King's College London
Exhibitions & Conferences
'The very age and body of the time': Shakespeare's world

The tools and material of the written word

Despite the advent of the printing press in the late 15th century, the England in which Shakespeare lived and worked was still predominantly a society whose record was in manuscript, rather than printed, form. The books and official publications which formed the nation’s printed output equated to only a fraction of the vast number of documents, ranging from single sheet notes to bound volumes of several hundred leaves, which circulated in manuscript form.  

In spite of their popularity during his lifetime, 18 of Shakespeare’s plays were only printed several years after his death, in the First Folio edition of 1623. Yet, although the plays clearly circulated in manuscript form prior to print publication, none of these manuscripts has survived; having served their functional purpose as actors’ and, later, printers’ texts, they were not regarded as of intrinsic or lasting value.  It is only in a handful of official documents – his will, a court case deposition and two documents relating to a property purchase – that undisputed examples of Shakespeare’s handwriting survive.

In this section we consider the tools of writing in Shakespeare’s England – the types of implements and paper he would have used and the style and conventions of handwritings in his day. Several items in this case have been lent by the Museum of Writing, Institute of English Studies, University of London.

Shown in the gallery below, left to right are:

  • A 16th century penknife. This knife is of the standard design used in Shakespeare’s day to cut quill pens of a convenient length and to re-cut or ‘mend’ a pen whose nib had been worn by use. This example is embellished with a decorated tip to the handle.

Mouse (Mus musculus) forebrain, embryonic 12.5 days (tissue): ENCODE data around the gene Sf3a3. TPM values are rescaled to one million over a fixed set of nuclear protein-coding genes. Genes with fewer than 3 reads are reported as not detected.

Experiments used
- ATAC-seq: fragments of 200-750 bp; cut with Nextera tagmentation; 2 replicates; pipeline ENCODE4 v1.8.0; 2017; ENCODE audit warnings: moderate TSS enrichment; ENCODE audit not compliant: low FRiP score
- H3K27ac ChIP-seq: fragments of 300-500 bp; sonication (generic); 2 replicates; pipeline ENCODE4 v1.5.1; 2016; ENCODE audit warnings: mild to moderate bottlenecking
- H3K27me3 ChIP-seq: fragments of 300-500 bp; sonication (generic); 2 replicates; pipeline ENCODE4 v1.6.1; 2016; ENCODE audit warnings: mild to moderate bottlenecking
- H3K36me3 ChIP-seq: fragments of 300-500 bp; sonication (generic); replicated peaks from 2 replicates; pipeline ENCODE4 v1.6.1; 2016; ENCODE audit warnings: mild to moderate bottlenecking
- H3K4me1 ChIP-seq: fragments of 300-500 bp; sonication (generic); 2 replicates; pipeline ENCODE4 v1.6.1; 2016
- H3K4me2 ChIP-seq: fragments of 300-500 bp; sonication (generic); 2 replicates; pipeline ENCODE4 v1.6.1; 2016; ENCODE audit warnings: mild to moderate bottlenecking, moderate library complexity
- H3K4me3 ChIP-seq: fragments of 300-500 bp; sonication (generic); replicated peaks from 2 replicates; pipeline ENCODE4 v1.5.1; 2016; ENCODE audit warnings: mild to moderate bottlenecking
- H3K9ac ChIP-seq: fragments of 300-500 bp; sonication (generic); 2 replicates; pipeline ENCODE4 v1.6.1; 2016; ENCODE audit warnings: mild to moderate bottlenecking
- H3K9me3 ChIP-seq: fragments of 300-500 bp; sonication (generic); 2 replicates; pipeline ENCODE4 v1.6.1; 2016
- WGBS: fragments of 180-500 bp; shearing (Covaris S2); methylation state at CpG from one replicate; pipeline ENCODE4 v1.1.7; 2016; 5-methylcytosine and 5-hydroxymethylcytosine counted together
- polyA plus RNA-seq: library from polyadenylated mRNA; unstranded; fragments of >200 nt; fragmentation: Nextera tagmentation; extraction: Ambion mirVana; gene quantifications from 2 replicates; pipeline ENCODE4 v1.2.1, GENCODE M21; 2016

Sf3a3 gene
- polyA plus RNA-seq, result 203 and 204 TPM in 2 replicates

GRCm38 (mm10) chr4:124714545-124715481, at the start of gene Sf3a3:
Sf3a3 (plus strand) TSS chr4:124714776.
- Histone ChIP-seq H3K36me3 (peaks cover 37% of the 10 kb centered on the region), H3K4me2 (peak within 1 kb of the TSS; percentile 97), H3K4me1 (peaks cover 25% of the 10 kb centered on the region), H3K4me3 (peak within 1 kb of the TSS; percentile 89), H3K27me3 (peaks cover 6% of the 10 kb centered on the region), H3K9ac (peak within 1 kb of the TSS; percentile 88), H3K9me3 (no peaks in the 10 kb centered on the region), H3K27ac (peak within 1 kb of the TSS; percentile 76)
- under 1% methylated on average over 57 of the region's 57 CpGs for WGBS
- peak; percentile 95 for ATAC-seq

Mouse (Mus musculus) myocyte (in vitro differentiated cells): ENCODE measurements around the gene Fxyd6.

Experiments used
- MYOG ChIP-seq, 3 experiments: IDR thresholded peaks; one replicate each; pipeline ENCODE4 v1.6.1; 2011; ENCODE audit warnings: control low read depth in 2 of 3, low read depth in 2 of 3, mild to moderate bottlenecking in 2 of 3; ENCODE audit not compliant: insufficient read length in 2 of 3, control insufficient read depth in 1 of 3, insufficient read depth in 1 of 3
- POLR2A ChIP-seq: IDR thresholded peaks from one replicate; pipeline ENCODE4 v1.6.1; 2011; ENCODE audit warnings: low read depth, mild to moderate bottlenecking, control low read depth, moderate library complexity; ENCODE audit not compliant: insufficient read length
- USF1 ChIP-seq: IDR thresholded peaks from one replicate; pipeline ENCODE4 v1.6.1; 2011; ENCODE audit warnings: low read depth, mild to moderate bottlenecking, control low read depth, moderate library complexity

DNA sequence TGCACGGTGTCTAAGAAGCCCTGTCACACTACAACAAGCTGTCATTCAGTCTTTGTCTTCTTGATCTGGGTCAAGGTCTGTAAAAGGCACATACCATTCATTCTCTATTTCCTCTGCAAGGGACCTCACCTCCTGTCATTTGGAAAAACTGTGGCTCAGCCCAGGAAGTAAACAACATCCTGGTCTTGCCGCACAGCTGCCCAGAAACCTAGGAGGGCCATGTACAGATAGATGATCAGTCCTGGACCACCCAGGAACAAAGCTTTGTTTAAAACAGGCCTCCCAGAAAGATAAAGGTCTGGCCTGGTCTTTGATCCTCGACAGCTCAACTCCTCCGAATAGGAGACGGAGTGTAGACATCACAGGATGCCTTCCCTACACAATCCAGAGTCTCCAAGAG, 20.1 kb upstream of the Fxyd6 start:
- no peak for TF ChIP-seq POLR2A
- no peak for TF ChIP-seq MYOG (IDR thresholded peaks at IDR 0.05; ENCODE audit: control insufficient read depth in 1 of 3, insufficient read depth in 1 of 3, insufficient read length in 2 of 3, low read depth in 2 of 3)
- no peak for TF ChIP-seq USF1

• A 17th century goose feather quill pen of the type Shakespeare would have used.
  • A 16th century sander. A sander, or pounce pot, was a repository, usually cylindrical in shape and with a perforated lid, in which sand or pounce (a fine powder, usually made from sandarac resin, ground pumice stone or ground cuttlefish bone or shell) was kept. A writer would sprinkle the contents of the sander over the rough surface of unsized paper (paper to which size, a solution of animal gelatine, had not been added) to make it smooth enough to write on.  Sand or pounce could also be scattered over a recently penned sheet of paper to help the ink to dry. This elegant lidded sander, made from the horn of a goat and with silver fittings, is in the shape of a mermaid.
  • A 17th century capstan inkwell. So called for its shape, which resembles that of a ship’s capstan, and because its solid base and consequent stability made it particularly well suited for use on board ship, the capstan inkwell was a popular design. This 17th century example has a hinged lid and five holes in which the writer could dip the pen.

In this exhibition

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